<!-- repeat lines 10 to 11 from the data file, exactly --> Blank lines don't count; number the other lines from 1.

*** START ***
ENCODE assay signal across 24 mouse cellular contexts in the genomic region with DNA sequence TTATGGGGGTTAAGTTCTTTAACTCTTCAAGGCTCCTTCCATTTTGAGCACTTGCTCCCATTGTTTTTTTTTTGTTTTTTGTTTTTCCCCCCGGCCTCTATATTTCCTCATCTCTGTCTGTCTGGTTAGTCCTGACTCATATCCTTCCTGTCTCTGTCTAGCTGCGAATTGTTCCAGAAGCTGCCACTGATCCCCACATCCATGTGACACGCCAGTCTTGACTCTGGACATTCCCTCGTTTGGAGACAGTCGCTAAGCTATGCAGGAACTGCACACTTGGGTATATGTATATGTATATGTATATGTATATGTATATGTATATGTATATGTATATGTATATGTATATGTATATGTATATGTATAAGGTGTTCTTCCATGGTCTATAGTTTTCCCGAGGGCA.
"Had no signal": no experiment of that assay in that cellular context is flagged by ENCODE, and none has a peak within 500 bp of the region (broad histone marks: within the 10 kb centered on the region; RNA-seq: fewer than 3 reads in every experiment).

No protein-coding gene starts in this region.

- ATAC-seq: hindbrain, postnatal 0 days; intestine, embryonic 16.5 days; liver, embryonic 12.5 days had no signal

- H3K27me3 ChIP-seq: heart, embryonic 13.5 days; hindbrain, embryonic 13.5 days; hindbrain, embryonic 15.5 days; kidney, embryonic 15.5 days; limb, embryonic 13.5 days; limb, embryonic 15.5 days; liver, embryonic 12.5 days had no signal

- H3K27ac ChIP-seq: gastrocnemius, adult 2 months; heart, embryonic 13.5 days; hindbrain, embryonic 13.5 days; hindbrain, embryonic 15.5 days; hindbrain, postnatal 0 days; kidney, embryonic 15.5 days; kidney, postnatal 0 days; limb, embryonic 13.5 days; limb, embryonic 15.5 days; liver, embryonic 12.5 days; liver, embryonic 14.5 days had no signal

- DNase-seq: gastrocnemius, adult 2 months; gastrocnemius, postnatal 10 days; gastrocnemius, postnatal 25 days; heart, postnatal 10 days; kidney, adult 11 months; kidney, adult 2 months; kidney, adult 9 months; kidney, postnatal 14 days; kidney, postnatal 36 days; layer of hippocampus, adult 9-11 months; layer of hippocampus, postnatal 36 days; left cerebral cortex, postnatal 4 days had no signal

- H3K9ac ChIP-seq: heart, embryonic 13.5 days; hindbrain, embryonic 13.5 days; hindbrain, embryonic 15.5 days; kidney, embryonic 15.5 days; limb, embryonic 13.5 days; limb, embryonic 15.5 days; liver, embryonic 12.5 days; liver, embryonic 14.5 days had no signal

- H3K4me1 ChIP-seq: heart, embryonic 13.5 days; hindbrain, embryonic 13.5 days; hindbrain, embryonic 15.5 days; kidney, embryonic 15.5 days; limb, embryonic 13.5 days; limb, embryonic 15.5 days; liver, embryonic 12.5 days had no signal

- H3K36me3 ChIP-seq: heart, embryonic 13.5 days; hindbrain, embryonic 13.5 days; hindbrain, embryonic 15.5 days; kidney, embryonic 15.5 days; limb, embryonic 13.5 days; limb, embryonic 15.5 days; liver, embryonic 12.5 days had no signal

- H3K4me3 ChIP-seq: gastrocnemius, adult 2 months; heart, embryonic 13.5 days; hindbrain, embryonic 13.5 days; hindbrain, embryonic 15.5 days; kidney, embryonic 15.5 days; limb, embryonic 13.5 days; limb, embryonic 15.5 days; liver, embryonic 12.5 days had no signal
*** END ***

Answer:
- H3K36me3 ChIP-seq: heart, embryonic 13.5 days; hindbrain, embryonic 13.5 days; hindbrain, embryonic 15.5 days; kidney, embryonic 15.5 days; limb, embryonic 13.5 days; limb, embryonic 15.5 days; liver, embryonic 12.5 days had no signal

- H3K4me3 ChIP-seq: gastrocnemius, adult 2 months; heart, embryonic 13.5 days; hindbrain, embryonic 13.5 days; hindbrain, embryonic 15.5 days; kidney, embryonic 15.5 days; limb, embryonic 13.5 days; limb, embryonic 15.5 days; liver, embryonic 12.5 days had no signal